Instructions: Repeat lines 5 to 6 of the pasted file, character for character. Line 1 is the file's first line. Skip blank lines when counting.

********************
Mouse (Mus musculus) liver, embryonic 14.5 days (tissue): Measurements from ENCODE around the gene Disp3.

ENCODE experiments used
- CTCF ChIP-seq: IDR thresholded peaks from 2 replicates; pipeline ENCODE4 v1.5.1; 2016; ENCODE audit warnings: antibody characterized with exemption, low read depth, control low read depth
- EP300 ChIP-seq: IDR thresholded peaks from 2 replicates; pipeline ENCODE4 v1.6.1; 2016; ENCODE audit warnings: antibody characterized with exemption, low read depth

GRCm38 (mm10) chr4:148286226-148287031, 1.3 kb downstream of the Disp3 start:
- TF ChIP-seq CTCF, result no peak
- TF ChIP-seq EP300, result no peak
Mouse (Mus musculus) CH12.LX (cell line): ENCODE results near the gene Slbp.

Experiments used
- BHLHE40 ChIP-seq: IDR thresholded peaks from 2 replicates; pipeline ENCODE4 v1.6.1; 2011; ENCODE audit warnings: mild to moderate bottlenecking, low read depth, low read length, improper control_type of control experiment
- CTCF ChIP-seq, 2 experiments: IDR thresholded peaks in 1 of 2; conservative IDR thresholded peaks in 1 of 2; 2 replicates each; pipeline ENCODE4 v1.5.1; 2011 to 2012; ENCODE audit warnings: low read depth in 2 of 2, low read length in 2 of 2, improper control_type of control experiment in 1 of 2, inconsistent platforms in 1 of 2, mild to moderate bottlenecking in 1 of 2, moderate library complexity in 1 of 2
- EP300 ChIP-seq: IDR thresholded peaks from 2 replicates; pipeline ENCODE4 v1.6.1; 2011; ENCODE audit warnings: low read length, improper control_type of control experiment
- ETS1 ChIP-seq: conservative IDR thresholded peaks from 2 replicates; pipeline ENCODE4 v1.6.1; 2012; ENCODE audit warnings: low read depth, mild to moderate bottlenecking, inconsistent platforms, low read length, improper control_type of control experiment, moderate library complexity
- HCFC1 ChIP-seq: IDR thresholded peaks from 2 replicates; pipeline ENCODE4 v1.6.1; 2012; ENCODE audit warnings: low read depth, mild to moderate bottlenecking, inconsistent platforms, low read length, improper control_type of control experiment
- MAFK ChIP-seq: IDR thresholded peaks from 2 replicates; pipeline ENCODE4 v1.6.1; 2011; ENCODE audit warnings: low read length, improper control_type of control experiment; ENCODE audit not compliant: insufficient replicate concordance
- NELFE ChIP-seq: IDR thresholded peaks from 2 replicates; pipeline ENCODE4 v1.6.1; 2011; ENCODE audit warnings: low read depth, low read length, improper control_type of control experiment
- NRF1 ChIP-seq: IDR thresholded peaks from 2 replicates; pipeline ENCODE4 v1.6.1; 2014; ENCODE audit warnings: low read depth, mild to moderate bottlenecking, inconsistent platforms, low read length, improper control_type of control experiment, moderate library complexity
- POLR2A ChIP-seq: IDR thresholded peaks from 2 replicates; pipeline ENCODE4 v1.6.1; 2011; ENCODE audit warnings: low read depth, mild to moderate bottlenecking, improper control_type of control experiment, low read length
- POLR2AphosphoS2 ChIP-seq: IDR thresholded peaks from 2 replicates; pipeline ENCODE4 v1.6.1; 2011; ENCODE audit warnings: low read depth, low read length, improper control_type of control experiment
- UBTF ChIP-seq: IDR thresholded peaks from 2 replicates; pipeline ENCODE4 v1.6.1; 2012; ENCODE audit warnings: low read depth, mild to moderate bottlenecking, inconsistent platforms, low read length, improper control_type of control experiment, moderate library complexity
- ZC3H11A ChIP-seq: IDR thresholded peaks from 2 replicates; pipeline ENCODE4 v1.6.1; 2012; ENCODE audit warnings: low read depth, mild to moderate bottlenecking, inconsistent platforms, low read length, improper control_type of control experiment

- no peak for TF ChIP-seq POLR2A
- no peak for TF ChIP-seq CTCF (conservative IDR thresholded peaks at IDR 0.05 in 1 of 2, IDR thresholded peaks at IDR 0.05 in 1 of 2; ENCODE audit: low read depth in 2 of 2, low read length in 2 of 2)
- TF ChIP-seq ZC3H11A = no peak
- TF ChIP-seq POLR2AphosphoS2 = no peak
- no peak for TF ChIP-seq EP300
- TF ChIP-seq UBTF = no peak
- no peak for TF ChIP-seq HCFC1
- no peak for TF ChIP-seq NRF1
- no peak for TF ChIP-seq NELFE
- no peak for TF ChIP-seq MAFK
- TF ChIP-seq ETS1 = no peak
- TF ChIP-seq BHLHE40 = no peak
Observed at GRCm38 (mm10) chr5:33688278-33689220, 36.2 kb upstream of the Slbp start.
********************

GRCm38 (mm10) chr4:148286226-148287031, 1.3 kb downstream of the Disp3 start:
- TF ChIP-seq CTCF, result no peak